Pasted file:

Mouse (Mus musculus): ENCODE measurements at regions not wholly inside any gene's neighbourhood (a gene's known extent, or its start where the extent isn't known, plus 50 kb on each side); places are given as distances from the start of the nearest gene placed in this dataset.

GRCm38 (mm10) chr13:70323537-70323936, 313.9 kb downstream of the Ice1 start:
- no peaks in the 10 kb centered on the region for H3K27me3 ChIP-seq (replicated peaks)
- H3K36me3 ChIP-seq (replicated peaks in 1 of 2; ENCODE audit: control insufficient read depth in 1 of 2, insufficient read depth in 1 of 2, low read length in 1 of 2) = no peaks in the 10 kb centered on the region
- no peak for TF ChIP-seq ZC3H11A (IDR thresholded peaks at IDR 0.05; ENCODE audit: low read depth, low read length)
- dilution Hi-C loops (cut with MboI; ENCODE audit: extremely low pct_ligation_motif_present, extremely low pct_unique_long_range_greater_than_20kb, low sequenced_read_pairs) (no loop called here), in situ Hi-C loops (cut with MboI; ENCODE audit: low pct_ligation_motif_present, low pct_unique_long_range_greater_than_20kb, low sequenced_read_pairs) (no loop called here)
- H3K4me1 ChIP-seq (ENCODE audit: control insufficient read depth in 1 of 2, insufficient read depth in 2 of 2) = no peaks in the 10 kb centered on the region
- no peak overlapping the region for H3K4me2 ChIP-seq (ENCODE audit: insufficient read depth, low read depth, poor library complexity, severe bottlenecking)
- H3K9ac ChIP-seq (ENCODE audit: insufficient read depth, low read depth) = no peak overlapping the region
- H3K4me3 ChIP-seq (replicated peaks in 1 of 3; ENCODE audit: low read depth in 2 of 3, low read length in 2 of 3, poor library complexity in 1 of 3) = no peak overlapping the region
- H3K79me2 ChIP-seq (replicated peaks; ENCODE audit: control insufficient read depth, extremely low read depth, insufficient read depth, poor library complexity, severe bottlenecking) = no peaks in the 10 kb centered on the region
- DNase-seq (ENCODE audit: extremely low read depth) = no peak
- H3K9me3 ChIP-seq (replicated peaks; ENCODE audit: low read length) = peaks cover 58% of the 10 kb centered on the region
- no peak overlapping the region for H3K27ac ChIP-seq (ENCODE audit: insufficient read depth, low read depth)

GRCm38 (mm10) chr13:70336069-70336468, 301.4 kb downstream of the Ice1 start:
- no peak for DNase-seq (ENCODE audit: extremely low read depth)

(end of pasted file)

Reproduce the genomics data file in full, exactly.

Mouse (Mus musculus): ENCODE measurements at regions not wholly inside any gene's neighbourhood (a gene's known extent, or its start where the extent isn't known, plus 50 kb on each side); places are given as distances from the start of the nearest gene placed in this dataset.

GRCm38 (mm10) chr13:70323537-70323936, 313.9 kb downstream of the Ice1 start:
- no peaks in the 10 kb centered on the region for H3K27me3 ChIP-seq (replicated peaks)
- H3K36me3 ChIP-seq (replicated peaks in 1 of 2; ENCODE audit: control insufficient read depth in 1 of 2, insufficient read depth in 1 of 2, low read length in 1 of 2) = no peaks in the 10 kb centered on the region
- no peak for TF ChIP-seq ZC3H11A (IDR thresholded peaks at IDR 0.05; ENCODE audit: low read depth, low read length)
- dilution Hi-C loops (cut with MboI; ENCODE audit: extremely low pct_ligation_motif_present, extremely low pct_unique_long_range_greater_than_20kb, low sequenced_read_pairs) (no loop called here), in situ Hi-C loops (cut with MboI; ENCODE audit: low pct_ligation_motif_present, low pct_unique_long_range_greater_than_20kb, low sequenced_read_pairs) (no loop called here)
- H3K4me1 ChIP-seq (ENCODE audit: control insufficient read depth in 1 of 2, insufficient read depth in 2 of 2) = no peaks in the 10 kb centered on the region
- no peak overlapping the region for H3K4me2 ChIP-seq (ENCODE audit: insufficient read depth, low read depth, poor library complexity, severe bottlenecking)
- H3K9ac ChIP-seq (ENCODE audit: insufficient read depth, low read depth) = no peak overlapping the region
- H3K4me3 ChIP-seq (replicated peaks in 1 of 3; ENCODE audit: low read depth in 2 of 3, low read length in 2 of 3, poor library complexity in 1 of 3) = no peak overlapping the region
- H3K79me2 ChIP-seq (replicated peaks; ENCODE audit: control insufficient read depth, extremely low read depth, insufficient read depth, poor library complexity, severe bottlenecking) = no peaks in the 10 kb centered on the region
- DNase-seq (ENCODE audit: extremely low read depth) = no peak
- H3K9me3 ChIP-seq (replicated peaks; ENCODE audit: low read length) = peaks cover 58% of the 10 kb centered on the region
- no peak overlapping the region for H3K27ac ChIP-seq (ENCODE audit: insufficient read depth, low read depth)

GRCm38 (mm10) chr13:70336069-70336468, 301.4 kb downstream of the Ice1 start:
- no peak for DNase-seq (ENCODE audit: extremely low read depth)